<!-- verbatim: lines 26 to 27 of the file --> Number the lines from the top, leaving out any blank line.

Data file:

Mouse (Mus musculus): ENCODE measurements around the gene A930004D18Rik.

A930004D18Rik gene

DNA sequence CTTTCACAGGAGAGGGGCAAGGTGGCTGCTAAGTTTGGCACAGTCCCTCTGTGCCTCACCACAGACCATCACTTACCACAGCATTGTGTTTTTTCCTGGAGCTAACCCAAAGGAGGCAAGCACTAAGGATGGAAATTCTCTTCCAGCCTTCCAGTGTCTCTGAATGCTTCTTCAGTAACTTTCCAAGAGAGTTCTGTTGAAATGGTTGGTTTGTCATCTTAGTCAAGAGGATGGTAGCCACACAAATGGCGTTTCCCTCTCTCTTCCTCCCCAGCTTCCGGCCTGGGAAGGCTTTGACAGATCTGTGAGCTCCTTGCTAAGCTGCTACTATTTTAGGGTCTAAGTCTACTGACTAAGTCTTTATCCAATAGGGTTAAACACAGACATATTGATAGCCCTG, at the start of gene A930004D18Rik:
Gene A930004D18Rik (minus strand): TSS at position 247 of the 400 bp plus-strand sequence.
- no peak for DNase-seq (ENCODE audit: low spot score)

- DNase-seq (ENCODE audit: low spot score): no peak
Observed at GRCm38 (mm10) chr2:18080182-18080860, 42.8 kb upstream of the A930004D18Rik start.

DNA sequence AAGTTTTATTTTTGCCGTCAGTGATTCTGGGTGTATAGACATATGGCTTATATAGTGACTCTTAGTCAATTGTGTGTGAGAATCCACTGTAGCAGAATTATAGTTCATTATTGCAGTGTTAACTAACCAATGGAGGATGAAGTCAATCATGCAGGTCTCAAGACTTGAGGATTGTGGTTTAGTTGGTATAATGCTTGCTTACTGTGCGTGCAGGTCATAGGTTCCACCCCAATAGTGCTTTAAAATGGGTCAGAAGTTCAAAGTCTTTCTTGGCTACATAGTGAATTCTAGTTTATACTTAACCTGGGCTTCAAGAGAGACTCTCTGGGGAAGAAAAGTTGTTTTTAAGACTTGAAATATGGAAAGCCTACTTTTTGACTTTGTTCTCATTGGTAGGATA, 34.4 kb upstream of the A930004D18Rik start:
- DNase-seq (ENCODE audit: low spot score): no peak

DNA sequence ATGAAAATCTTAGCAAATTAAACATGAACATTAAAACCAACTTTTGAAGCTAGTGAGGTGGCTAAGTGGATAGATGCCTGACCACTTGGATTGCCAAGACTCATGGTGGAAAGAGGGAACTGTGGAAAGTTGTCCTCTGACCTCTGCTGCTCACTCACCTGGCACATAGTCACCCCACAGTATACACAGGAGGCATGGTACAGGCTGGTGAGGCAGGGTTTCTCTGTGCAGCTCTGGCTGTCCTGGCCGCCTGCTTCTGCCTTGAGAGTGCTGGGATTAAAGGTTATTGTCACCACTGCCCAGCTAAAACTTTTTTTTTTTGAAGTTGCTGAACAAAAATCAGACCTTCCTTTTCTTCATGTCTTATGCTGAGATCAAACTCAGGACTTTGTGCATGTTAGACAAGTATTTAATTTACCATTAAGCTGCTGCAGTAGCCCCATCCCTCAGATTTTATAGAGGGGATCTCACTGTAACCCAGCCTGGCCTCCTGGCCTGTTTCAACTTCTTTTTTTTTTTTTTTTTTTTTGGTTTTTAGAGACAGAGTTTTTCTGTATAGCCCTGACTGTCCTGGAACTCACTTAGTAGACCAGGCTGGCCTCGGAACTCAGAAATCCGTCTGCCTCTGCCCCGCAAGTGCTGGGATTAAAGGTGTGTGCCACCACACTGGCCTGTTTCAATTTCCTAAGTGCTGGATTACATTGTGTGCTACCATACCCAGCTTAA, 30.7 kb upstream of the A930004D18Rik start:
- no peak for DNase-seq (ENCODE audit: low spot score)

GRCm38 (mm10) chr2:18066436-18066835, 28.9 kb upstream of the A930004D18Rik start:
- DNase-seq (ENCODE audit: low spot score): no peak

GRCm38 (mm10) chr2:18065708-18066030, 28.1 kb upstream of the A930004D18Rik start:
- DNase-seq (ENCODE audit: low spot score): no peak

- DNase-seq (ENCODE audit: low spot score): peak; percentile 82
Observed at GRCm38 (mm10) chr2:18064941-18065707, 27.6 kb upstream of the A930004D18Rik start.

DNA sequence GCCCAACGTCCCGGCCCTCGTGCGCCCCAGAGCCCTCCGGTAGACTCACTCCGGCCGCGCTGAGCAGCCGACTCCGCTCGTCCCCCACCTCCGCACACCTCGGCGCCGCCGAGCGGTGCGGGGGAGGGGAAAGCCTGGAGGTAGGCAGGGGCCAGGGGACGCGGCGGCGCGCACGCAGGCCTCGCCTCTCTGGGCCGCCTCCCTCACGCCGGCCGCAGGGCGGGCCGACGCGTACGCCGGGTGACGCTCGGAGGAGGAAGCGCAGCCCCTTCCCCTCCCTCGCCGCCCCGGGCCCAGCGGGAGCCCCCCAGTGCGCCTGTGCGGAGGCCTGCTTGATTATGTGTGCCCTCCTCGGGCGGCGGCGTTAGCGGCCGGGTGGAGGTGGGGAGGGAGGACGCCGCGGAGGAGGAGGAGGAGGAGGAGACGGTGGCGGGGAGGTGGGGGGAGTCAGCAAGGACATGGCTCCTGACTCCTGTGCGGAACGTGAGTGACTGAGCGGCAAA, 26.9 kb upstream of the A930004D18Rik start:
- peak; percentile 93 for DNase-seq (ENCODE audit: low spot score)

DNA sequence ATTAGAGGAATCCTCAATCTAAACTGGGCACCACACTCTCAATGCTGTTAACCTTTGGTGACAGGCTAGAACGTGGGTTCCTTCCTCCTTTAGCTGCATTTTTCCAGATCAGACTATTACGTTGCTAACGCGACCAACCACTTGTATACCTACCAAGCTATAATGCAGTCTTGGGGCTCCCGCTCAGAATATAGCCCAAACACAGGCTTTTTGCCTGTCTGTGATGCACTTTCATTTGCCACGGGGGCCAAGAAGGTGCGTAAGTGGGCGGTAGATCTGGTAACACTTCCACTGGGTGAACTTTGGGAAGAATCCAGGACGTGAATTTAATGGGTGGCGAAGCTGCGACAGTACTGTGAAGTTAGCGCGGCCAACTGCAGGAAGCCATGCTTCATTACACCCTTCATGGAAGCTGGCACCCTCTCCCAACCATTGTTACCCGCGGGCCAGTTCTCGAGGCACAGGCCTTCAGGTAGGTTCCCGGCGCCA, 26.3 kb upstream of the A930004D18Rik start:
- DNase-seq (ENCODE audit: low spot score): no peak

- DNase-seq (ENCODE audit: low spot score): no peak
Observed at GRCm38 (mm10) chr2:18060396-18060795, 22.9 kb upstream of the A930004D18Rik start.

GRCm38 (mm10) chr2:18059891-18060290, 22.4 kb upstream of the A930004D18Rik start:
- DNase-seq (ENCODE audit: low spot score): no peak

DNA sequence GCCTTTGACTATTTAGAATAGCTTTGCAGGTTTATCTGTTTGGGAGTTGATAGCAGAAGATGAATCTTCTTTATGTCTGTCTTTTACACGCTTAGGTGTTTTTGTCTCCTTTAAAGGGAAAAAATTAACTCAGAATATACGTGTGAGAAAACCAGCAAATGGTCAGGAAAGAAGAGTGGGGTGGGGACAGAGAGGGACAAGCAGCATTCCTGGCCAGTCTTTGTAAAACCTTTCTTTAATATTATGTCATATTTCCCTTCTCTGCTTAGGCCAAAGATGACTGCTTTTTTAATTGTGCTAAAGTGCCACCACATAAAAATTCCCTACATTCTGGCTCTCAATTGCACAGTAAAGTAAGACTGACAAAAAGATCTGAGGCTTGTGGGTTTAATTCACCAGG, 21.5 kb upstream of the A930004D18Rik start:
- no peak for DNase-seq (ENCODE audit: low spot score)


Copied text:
DNA sequence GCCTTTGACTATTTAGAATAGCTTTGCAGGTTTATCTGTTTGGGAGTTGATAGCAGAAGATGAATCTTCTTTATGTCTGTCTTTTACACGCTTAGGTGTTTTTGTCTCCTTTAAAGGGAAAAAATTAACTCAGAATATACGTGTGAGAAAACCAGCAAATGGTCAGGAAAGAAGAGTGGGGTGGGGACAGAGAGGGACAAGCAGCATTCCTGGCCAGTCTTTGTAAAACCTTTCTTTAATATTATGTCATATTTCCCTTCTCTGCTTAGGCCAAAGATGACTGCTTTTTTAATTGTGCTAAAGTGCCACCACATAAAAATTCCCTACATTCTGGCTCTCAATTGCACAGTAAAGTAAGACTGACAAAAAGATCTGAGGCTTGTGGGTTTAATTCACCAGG, 21.5 kb upstream of the A930004D18Rik start:
- no peak for DNase-seq (ENCODE audit: low spot score)